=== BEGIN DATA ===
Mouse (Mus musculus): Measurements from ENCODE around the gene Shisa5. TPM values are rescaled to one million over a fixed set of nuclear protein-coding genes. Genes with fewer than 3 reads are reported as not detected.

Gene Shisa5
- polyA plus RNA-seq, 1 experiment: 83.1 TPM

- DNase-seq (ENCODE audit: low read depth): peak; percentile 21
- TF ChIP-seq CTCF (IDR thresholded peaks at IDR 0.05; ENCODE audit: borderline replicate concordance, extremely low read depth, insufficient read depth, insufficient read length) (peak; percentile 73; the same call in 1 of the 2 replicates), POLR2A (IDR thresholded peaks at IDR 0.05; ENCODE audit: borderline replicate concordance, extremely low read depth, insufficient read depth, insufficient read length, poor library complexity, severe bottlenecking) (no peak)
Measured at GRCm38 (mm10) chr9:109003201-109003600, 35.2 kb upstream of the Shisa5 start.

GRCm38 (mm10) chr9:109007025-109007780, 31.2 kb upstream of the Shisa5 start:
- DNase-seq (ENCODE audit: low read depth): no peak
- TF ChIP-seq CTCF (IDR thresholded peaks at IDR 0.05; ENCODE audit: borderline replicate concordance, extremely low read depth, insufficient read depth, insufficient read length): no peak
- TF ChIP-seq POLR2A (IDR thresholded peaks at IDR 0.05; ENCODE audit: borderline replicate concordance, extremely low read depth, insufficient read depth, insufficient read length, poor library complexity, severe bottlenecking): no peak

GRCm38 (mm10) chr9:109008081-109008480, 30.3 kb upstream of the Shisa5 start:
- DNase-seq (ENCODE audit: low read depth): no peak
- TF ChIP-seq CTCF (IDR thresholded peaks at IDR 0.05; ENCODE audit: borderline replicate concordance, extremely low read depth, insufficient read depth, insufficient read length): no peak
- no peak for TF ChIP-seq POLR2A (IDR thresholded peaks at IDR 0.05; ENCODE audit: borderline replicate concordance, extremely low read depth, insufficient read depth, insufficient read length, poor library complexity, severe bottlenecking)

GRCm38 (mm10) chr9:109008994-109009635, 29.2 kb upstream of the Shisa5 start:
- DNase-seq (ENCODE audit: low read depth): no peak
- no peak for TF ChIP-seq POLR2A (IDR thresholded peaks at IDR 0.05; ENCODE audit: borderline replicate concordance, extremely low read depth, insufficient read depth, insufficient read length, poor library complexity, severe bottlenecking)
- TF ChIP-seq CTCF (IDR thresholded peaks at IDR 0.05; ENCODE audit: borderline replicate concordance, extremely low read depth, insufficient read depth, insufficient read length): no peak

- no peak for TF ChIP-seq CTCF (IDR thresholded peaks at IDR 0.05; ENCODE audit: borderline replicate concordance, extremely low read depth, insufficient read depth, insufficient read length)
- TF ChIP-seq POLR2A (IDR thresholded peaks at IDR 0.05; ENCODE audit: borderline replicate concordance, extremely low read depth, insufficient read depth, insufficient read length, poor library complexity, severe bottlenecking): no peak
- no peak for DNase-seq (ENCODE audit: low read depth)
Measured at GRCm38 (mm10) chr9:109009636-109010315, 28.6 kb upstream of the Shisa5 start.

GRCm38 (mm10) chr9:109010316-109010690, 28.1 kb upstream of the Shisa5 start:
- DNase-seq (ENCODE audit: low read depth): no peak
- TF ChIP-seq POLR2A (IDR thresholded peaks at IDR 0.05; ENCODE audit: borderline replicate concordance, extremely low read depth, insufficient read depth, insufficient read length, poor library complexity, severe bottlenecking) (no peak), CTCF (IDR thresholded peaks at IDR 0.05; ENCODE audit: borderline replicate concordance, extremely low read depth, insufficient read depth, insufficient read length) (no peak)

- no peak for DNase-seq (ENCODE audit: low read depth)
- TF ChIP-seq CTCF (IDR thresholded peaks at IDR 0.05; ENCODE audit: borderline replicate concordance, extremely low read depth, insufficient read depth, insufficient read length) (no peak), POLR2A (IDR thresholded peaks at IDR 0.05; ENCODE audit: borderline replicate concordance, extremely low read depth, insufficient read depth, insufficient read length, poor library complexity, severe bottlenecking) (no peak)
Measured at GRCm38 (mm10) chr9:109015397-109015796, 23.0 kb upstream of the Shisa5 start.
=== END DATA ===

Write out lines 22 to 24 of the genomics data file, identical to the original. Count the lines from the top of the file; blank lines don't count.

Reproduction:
Measured at GRCm38 (mm10) chr9:109009636-109010315, 28.6 kb upstream of the Shisa5 start.

GRCm38 (mm10) chr9:109010316-109010690, 28.1 kb upstream of the Shisa5 start:
- DNase-seq (ENCODE audit: low read depth): no peak